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Kayak Fishing Ice out Brook Trout

“When spring came, even the false spring, there were no problems except where to be happiest.” Ernest Hemingway

Although the calendar says it’s spring, you certainly wouldn’t know it. The lakes of Eastern Ontario are covered with snow and ice, and my Jackson Coosa FD is still in hibernation. But today, I find myself thinking about wild Brook trout (Salmo Fontinalis). In fact, I thought about them yesterday, and will likely think about them again tomorrow. Make no mistake, with every winter, comes spring, and soon enough I’ll find myself fishing a Brook trout lake, smiling from ear to ear.

I guess you could say I’m a bit of a wild Brook trout fanatic. I watch you-tube videos of others catching this precious species, noting the time of year, water depth, technique, and lure choice. I inspect photos of my past experiences and reminisce about family trips to Algonquin Provincial Park as a child. Armed with a box of worms and a light rod, we’d have a blast hiking small creeks and catching native Brook trout (aka brookies, specks and squaretails) one after another. Nowadays, the majority of my Brook trout fishing is done from the comfort of my kayak.

It’s hard not to pinch myself when targeting specks at ice-out. Fishing pristine, cold, clear lakes is what I consider “heaven on earth”, and there’s no place I’d rather be. The sights, sounds, and smells of spring are an overload to the senses. At this point, thinking about catching is secondary, as I’m most excited just to be pedaling again. In a split second, a Zen moment can turn hectic, as the rush adrenaline hits at the same moment a feisty square tail smashes your shiny spoon. The fight is on- an epic battle (on light line) between this voracious predator and the shaking angler. Your mind is already fast-forwarding to the moment that you can gently handle the trout and appreciate its beauty before a quick photo, followed by a fist bump and a loud WOO HOO!! to your buddy who has just pedaled next to you, basking in your glory.

In my opinion, Brookies are by far the prettiest freshwater species on the planet. If you’ve been lucky enough to hold one of these gems in person, you can’t help but be awe-inspired by their unique color patterns. You’ll catch one trout that appears light-colored, while the next one may be dark. Males can have bits of orange, while both sexes can be painted copper, brown, green, silver and everything in between (not to mention their speckles or halos…just wow!). Each brook trout is unique when it comes to their natural beauty.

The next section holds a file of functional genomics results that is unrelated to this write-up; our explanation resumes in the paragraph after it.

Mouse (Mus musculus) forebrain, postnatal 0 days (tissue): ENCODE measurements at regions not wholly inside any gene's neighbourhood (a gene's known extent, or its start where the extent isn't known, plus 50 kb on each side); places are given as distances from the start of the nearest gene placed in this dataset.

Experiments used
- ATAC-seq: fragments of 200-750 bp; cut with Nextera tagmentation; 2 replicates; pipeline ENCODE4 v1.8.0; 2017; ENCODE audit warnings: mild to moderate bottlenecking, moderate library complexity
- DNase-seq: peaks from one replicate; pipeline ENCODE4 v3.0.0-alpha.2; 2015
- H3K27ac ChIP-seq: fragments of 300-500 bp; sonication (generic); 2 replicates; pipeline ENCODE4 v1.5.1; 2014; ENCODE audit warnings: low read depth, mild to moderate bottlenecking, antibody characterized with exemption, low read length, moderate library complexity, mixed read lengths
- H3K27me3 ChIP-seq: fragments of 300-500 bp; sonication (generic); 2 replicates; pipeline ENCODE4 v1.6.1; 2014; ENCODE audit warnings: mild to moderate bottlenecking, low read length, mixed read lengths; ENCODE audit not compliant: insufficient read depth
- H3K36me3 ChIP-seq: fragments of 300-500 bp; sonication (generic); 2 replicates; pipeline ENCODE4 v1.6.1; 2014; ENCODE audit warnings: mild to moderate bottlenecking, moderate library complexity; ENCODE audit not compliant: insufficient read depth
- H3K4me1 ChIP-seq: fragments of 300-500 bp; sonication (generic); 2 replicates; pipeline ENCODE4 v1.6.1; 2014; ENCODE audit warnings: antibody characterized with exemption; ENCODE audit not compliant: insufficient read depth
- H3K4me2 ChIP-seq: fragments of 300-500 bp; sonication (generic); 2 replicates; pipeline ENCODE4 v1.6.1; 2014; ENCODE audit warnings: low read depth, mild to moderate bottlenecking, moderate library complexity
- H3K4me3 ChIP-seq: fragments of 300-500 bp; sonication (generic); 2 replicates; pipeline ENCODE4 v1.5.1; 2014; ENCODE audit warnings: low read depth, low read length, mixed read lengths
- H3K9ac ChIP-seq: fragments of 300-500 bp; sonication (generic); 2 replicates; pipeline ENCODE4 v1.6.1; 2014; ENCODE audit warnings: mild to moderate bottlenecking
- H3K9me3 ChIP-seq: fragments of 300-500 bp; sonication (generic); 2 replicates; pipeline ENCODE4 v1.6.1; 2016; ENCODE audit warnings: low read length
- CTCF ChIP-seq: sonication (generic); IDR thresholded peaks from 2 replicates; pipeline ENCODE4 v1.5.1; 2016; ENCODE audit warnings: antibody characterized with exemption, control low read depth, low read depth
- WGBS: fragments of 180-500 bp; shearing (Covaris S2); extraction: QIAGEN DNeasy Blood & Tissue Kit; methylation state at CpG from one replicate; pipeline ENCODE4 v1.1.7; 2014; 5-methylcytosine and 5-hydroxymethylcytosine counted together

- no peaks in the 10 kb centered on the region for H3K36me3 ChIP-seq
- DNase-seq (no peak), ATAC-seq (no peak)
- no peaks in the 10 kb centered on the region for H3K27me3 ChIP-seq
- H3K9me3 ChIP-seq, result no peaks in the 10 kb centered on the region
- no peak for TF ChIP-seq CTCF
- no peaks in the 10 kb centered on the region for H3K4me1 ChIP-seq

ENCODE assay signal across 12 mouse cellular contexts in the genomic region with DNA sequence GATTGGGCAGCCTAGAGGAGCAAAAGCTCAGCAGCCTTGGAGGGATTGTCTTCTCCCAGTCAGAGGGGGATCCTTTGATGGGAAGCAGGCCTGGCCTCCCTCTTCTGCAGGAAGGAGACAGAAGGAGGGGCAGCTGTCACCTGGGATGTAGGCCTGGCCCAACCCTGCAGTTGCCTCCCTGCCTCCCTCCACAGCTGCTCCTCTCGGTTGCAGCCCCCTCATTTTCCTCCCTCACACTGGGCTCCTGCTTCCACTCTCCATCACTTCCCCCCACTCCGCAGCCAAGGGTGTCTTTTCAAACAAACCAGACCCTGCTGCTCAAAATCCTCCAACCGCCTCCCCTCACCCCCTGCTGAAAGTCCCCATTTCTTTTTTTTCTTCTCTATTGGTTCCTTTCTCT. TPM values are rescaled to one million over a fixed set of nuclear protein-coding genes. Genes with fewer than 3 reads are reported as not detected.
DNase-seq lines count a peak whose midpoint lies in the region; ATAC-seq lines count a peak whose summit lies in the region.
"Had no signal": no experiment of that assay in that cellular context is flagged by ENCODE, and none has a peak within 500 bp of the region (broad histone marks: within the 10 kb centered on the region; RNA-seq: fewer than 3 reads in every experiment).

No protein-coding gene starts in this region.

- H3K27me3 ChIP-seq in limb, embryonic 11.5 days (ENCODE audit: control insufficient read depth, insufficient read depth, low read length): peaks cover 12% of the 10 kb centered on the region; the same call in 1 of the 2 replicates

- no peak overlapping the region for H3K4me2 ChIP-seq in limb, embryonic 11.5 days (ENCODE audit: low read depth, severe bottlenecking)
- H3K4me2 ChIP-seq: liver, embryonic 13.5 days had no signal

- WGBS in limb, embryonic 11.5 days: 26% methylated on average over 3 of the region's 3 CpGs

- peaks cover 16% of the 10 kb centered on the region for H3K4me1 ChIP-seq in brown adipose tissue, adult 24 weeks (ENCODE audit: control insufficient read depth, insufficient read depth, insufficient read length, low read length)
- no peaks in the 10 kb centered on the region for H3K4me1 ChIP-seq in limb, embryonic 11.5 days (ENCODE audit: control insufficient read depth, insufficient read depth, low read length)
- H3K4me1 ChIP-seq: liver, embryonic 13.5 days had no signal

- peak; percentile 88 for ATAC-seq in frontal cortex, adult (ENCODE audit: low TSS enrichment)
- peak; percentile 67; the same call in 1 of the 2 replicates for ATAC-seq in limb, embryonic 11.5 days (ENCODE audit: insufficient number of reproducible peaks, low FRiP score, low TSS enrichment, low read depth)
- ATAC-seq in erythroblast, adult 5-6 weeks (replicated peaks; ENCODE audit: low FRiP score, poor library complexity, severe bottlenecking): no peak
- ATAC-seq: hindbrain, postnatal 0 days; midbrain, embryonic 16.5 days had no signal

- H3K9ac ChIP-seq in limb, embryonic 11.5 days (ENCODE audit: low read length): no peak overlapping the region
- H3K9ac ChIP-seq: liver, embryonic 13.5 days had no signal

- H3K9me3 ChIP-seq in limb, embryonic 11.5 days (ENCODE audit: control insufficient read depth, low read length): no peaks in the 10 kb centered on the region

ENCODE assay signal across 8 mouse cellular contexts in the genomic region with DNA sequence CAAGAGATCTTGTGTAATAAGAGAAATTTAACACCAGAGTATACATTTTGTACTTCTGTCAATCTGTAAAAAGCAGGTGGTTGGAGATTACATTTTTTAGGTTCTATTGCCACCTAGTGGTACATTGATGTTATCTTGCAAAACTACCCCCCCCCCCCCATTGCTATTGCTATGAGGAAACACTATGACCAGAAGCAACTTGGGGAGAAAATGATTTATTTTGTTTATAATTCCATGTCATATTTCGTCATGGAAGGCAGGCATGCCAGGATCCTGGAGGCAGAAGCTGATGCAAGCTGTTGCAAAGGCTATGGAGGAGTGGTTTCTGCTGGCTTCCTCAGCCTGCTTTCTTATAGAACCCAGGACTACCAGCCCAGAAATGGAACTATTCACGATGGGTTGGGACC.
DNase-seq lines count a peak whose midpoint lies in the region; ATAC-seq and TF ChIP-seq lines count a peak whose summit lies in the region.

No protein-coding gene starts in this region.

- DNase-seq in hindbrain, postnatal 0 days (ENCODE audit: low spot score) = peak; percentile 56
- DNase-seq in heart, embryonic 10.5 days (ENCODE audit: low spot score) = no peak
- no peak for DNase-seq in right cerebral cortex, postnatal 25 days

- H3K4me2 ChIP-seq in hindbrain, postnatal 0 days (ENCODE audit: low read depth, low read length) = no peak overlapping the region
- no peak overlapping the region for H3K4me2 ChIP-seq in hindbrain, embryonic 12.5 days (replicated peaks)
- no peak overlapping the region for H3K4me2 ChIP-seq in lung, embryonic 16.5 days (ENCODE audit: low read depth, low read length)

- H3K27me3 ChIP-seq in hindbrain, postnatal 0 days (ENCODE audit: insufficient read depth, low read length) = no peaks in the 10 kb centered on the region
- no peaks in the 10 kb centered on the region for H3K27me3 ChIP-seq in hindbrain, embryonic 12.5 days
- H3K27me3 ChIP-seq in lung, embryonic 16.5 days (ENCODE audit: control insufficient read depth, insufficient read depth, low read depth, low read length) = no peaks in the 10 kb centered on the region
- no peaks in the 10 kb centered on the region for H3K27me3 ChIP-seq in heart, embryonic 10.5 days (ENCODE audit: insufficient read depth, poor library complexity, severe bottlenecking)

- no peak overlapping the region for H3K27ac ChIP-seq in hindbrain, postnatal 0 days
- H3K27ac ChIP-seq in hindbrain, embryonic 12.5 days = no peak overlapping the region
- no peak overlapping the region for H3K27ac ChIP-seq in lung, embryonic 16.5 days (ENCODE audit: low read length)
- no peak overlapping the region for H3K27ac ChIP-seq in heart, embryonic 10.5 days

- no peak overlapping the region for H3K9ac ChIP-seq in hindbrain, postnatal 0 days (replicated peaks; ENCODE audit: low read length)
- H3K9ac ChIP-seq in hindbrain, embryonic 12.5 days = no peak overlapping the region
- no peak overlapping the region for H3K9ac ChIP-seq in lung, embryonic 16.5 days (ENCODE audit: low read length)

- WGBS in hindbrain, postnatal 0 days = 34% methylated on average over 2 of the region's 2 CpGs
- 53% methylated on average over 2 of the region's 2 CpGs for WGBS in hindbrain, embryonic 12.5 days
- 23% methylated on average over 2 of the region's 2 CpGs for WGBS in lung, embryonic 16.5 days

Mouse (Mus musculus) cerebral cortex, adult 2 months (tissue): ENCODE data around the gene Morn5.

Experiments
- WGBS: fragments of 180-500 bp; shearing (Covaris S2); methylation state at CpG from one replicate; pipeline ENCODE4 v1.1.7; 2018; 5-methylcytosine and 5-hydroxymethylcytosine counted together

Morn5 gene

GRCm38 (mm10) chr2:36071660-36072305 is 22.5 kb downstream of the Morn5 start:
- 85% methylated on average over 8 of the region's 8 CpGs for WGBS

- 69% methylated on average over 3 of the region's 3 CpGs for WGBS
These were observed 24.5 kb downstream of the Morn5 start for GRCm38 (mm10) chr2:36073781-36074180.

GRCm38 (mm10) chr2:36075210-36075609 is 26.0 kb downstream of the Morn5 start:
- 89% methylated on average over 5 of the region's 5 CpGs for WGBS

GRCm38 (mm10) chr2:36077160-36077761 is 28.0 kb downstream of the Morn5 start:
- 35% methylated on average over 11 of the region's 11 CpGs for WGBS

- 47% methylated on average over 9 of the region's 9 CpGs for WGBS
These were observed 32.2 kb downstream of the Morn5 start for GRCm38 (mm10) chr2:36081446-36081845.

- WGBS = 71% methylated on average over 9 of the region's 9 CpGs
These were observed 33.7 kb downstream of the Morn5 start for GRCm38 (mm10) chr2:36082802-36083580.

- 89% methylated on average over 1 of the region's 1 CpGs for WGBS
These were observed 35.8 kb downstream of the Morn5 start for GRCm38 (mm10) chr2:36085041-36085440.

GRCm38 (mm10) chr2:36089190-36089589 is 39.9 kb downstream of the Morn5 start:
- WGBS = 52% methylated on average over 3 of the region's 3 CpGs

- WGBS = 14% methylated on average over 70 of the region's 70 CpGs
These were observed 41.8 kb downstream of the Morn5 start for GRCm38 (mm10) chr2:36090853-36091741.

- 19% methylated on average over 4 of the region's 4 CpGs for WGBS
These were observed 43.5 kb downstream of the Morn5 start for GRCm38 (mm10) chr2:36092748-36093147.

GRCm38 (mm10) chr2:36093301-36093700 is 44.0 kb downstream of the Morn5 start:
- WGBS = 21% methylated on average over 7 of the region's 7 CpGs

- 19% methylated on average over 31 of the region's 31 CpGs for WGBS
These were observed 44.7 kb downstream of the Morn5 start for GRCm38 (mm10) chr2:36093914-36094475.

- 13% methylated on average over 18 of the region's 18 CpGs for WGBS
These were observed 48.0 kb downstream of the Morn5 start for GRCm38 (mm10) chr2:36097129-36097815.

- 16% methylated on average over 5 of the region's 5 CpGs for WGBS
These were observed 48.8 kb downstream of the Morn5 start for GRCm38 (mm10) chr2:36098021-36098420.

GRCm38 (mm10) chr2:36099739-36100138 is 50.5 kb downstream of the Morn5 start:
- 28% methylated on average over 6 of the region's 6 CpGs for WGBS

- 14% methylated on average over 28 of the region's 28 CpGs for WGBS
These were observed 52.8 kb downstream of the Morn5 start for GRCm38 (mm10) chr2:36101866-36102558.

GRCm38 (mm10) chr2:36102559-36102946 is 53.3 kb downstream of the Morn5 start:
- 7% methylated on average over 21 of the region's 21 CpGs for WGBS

Ice-Out Kayak Fishing Techniques

With a dark roof over their head all winter, I imagine trout to be as excited for open water as a winter-weary kayak angler. These fish are rested (they spawn in the fall), hungry and fearless. They cruise the shallows of their crystal clear, cold waters in search of invertebrates, minnows, crayfish, and leeches just to name a few. To use this knowledge to your advantage, it’s best practice for the kayak angler to pedal or paddle these same shallow areas. I like to troll (otherwise known as strolling) the shorelines with my favorite spoon at a casts-length behind the kayak. This technique is the most efficient way to cover water. When I get to a wood-strewn bay or some other fishy looking structure, I’ll stand up and cast, picking apart the honey hole more thoroughly. *Tip- Brookies love wood!

My pole of choice for squaretails is a 7’6” XF Fenwick Elite. This rod is designed for walleye fishing, but I find the long length and the extra fast tip perfect for casting ‘long bombs’ using lighter lures. The XF tip is ideal for absorbing those headshakes (did I mention how powerful these fish are?). When combining value and quality, it’s hard to beat the Fenwick Elite series. I pair this rod with a Stradic CI4+ reel and spooled with a 6-pound braid to a 6- or 8-pound fluorocarbon leader. This combo gives me the confidence to land a big hen or colorful male should they mistake my spoon for a fleeing minnow. *Tip- the reel should be fully spooled, thus decreasing friction when casting light lures.

I’m also a big fan of strolling flies. Trolling flies for ice-out trout A long 6-weight fly-rod spooled with sinking line, a long fluorocarbon leader with a home-tied fly on the business end, is an exhilarating wat to catch trout in general. Having rods set up for both techniques is a pro decision in my books.

Trolling Flies for Ice-out Trout | Kayak Fishing

Top 3 Favorite Ice-Out Brook trout lures


Size #1 EGB blinker

Little Cleo

*Tip- Using a swivel will prevent line twists when throwing spoons.

Scott and family with Zack Fiddis (Frontenac Outfitters)
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Final Thoughts

The Native Brook trout of North America is a symbol of persistence, adaptability, and the pristine wilderness where they thrive. A brook trout cannot survive anywhere else.

With the ice belt slowly loosening its grip up here in the North, it’s time to dust off the kayak and hit the open water. With peaceful wilderness as your backdrop, be sure to soak it all in. It’s springtime in a Jackson Kayak, and everything is possible.